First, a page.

Objectives: Menkes disease, an X linked recessive neurodegenerative disorder, results from a mutation in the gene coding for the copper transporting ATPase (ATP7A). Epilepsy is a major clinical feature of this disorder. We describe the clinical presentation, evolution of epilepsy and explore the biological underpinnings of epileptogenesis in Menkes disease.
Methods: Longitudinal case study illustrating the natural history of epilepsy and results of subcutaneous cupric chloride supplementation in a patient with Menkes disease and literature review.
Results: The onset and evolution of epilepsy in Menkes disease is marked by different stages. Early presentations typically involve focal seizures, with progression to epileptic spasms and a chronic late stage of epilepsy characterized by tonic seizures, myoclonic jerks, and multifocal epileptiform activity on the EEG. Morphological correlates in the brain include evidence of atrophy of grey matter, ventriculomegaly, tortuous intracranial vasculature, and white matter signal changes consistent with loss of myelin and axons. The presence of significant lactic acidosis in brain and cerebrospinal fluid suggests widespread disturbance in oxidative metabolism. Molecular consequences of the pathogenic ATP7A gene mutation lead to impairment in copper transport, which in turn causes deficiencies of key copper containing enzymes (dopamine β hydroxylase and cytochrome c oxidase). Microarray studies suggest widespread effects in dysregulation of genes involved in cellular responses to oxidative stress, ribosomal translation, signal transduction, mitochondrial function, and immune responses. Impairment of copper mediated NMDA receptor function further enhances neuronal excitability, excitotoxic neuronal injury, setting up a cascade that creates conditions for epileptogenesis to follow.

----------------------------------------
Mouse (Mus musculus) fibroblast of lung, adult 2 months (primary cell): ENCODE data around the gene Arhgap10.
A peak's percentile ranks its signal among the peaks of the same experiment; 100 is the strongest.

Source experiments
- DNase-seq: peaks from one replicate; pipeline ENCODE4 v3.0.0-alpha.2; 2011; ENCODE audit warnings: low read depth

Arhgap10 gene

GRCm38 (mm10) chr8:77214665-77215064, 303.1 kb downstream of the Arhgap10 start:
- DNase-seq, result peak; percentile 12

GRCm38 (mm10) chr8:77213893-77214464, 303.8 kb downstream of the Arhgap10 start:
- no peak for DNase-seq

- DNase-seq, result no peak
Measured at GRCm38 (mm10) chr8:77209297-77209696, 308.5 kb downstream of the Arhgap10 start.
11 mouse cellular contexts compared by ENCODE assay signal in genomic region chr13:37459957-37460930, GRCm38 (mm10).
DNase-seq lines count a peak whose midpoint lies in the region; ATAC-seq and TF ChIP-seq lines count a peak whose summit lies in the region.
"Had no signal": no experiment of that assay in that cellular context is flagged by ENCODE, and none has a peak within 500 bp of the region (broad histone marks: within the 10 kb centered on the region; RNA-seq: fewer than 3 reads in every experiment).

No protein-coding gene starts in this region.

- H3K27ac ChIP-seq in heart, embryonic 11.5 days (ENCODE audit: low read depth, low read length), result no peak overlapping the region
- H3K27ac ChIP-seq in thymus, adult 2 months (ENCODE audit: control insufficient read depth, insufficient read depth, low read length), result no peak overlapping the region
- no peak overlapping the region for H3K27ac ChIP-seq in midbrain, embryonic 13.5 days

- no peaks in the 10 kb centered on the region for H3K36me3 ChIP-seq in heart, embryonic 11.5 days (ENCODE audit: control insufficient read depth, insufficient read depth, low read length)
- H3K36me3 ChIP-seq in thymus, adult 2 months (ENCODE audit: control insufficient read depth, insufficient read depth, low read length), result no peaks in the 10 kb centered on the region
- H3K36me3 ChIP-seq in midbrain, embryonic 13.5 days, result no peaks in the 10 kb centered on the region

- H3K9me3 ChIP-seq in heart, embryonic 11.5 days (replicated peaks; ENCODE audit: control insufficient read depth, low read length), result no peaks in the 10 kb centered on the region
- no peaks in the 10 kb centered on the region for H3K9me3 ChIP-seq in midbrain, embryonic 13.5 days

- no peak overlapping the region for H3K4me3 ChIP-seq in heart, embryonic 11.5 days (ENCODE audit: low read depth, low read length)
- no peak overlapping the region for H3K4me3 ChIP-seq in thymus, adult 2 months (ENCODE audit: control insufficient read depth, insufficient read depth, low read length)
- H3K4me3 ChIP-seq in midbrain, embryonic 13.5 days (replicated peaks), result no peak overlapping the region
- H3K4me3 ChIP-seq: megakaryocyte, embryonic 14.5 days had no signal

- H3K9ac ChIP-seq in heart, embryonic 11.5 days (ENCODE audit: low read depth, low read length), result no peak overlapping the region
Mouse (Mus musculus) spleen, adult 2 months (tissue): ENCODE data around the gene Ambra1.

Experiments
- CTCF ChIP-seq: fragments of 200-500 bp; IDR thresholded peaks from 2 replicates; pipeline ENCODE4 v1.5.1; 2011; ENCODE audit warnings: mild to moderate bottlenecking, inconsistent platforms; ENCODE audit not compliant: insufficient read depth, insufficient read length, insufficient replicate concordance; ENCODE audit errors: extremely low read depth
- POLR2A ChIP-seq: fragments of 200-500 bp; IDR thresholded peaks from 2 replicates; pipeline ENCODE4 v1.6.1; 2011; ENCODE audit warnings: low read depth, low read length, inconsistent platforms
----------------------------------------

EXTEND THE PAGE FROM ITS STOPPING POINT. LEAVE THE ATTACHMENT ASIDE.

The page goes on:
Conclusion: Neurological manifestations are likely related to perturbations in copper dependent enzymatic pathways involved in neurotransmitter and energy metabolism. Early diagnosis and institution of copper supplementation has been shown to be beneficial particularly in patients with residual ATP7A activity.
Copyright © 2011 The Japanese Society of Child Neurology. Published by Elsevier B.V. All rights reserved.